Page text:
You should also offer your yellow-collared macaw with a high-quality extruded pellet, as well as fresh fruits and vegetables every day. You should also do some supplementation using nuts and seeds so that you can keep your pet happy and healthy. Finally, you should provide them with fresh drinking water at all times.
When the yellow-collared macaws are within their home range, they usually breed from October to April. These birds usually make their nests in the cavities of trees. A clutch of these birds consists of 2 to 4 eggs, which are incubated for about a month. Additionally, both the male and female parents feed and protect their young until they are ready to fend for themselves. These chicks begin fledging when they reach 3 months old, but they will remain with their parents for some time after fledging.
Common Health Problems
Like other macaws and parrots in the new world, the yellow-collared macaw is hardy, robust, and they can adapt quickly to their environments. In fact, this is reflected in the long lifespan of these birds. But, as an owner, if you are interested in keeping these birds at their best conditions, you need to be aware of the essential issues that most birds in captivity encounter. These things include a lot of interaction, regular hygiene, and a healthy diet. If you make the mistake of neglecting your pet macaw and taking things for granted, you can cause physical and emotional distress for your loving pet and friend.
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The yellow-collared macaws are vocal and loud by nature. Because of their sharp intelligence, these birds are quite good at memorizing simple everyday words and phrases. The yellow-collared macaws enjoy goofing off and showing off the words they learn and the tricks that they master. However, if the yellow-collared macaws are feeling neglected, alarmed, or bored, these birds will let you know with a noisy and harsh call. These noises can be a definite issue for anyone who lives in a condominium or an apartment complex.
Environment and Housing
For their housing needs, the yellow-collared macaws must be provided with an aviary or a suspended cage with a minimum length of 3 to 4 meters. A roomy cage is required so that the bird has ample time to relax, but if you can, make sure to still let them out for a few hours each day. They should also have parrot perches and a playpen.
Fun Facts about the Yellow-collared Macaw
- The yellow-collared macaws were first described by John Cassin, an American ornithologist in 1853.
- Some bird enthusiasts refer to the yellow-collared macaws as Cassin’s macaws, to give credit to the discoverer.
- The name of the yellow-collared macaws called “auricollis,” which came from “aurum,” meaning gold and “collum,” meaning neck.
- The yellow-collared macaws often have a length of about 38 centimeters or 15 inches, where most of it comes from the tail feathers.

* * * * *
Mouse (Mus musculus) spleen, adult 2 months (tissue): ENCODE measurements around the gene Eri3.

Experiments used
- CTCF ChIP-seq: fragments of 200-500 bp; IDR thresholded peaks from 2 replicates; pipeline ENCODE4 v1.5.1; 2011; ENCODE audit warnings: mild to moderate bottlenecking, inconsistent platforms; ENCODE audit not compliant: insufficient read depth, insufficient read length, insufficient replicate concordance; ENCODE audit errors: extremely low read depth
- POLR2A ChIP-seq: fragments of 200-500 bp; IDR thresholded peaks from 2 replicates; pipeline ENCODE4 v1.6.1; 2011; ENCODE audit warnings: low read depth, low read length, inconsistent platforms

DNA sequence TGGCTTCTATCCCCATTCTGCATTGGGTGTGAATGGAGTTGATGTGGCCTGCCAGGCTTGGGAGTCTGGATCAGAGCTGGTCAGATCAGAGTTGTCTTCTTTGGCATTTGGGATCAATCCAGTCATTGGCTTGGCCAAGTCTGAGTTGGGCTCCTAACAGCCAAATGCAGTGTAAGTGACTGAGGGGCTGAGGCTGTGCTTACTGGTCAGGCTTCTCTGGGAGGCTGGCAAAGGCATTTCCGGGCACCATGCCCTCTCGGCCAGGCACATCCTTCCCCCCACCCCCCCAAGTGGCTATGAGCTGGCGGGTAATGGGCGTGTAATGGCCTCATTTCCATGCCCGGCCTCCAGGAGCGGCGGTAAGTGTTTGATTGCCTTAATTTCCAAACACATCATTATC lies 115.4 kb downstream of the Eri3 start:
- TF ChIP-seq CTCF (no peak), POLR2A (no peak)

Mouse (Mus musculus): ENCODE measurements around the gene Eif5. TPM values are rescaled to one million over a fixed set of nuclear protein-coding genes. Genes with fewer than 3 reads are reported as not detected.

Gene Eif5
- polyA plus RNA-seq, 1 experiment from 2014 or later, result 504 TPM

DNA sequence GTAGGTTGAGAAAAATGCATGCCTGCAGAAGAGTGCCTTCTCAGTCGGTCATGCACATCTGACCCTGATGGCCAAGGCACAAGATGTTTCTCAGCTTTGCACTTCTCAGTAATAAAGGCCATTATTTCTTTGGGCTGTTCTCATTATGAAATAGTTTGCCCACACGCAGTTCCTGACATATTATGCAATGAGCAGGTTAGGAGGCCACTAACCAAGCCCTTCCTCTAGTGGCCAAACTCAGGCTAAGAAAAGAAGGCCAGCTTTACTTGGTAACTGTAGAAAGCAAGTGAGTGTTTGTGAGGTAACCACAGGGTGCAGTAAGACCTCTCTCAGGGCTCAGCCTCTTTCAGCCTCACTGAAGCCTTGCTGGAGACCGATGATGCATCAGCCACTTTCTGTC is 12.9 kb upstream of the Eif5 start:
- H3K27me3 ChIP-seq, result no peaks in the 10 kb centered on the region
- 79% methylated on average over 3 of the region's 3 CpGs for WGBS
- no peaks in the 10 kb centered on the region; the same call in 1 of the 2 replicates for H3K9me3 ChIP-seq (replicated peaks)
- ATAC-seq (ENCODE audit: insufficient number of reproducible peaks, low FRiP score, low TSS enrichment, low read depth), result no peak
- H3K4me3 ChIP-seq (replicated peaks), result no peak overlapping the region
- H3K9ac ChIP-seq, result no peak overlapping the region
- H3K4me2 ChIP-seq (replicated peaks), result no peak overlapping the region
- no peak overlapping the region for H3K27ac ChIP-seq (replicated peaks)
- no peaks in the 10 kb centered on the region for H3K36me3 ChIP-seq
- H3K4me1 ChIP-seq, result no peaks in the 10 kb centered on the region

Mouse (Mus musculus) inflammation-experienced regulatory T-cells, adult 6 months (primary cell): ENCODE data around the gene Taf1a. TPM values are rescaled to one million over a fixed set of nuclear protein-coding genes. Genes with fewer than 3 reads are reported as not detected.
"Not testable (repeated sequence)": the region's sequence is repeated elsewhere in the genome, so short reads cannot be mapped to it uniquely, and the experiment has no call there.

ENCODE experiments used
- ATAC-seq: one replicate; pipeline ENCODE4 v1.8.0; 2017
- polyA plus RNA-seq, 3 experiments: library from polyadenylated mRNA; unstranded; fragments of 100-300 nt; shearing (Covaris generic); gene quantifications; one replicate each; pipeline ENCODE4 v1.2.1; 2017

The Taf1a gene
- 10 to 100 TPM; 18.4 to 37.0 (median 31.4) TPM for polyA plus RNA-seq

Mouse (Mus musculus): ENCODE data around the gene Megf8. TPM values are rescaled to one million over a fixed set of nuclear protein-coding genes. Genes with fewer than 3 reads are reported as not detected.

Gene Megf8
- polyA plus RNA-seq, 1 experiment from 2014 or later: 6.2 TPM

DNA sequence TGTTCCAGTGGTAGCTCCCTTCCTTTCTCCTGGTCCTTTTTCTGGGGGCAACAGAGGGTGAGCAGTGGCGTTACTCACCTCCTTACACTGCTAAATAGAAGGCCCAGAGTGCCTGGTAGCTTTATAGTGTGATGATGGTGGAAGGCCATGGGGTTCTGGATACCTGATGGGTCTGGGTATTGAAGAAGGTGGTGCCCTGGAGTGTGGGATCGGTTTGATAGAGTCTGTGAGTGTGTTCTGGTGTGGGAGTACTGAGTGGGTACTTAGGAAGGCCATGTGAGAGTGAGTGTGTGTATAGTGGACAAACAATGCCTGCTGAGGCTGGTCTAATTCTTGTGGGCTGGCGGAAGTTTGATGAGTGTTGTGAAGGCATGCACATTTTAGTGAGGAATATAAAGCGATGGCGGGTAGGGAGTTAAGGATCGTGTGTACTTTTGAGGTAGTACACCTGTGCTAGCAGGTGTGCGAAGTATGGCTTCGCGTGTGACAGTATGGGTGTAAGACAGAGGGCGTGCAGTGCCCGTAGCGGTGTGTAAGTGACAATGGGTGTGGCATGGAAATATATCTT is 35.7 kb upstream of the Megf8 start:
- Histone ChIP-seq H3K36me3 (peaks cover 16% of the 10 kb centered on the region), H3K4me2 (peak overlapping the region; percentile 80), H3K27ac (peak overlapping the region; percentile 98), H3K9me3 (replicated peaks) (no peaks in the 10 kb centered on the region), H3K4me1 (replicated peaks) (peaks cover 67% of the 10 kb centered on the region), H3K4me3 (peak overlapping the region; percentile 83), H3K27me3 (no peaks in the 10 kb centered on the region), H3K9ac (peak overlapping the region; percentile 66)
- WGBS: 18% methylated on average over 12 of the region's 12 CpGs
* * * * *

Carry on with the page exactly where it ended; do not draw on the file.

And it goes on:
- The yellow-collared macaws are listed in CITES Appendix II. This means that commercial trading of these birds is allowed as long as an export permit is completed.
Where Can You Get a Pet Yellow-collared Macaw?
If you are interested in getting a Yellow-collared Macaw, do not overlook this species in favor of a more colorful bird or a larger macaw. The Yellow-collared Macaws are readily available for purchase in the pet trade, and it can be easy to find in avian stores and bird breeders. You can also opt to adopt some individuals by connecting with bird rescue organizations.
How to Care for a Pet Yellow-collared Macaw?
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In caring for Yellow-collared Macaws, owners must be prepared for these birds to become extremely attached and dependent on their human families. These birds crave a lot of attention and interaction, and because of this, these birds are not a good choice if you do not have several hours a day to devote to bonding with their pets.
While these Yellow-collared Macaws are generally not as noisy as larger birds in their family, these birds are more than capable of being quite loud when the mood strikes. Some people also compare the call of these birds to be similar to a gull. Basically, this means that they may not be the best option as a pet if you live in a condominium or an apartment.
Additionally, these Yellow-collared Macaws are gifted in learning to talk just like humans. They are capable of learning to speak in a string of words and phrases. In fact, there are owners that note that these Yellow-collared Macaws can speak much better compared to other bird species.
These Yellow-collared Macaws are also skilled as escape artists, which is a result of their curious and sometimes mischievous personality. Yellow-collared Macaws should make sure that a cage is safe and secure.
Overall, the Yellow-collared Macaws are engaging and lively birds that are excellent companions for their owners. If they are provided the right amount of training, affection, and discipline, these birds are actually affectionate and loyal pets.
Frequently Asked Questions
How much does a Yellow-collared Macaw cost?
Yellow-collared Macaws are available for 700 dollars to 1,100 dollars, more or less.
Do Yellow-collared Macaws make good pets?
The Yellow-collared Macaws are more easily trained compared to larger species, and they are often made as pets because of their friendly and loving nature.
How long do Yellow-collared Macaws live?
Yellow-collared Macaws live for about 50 years on average, when they receive the best amount of care and protection from their owners.
Are Yellow-collared Macaws endangered?
Yellow-collared Macaws have high numbers of existence, and they are considered to be species of least concern by the IUCN Red List and Birdlife International.
What do Yellow-collared Macaws eat?
Yellow-collared Macaws love to feed on seeds, flower buds, and fresh fruits.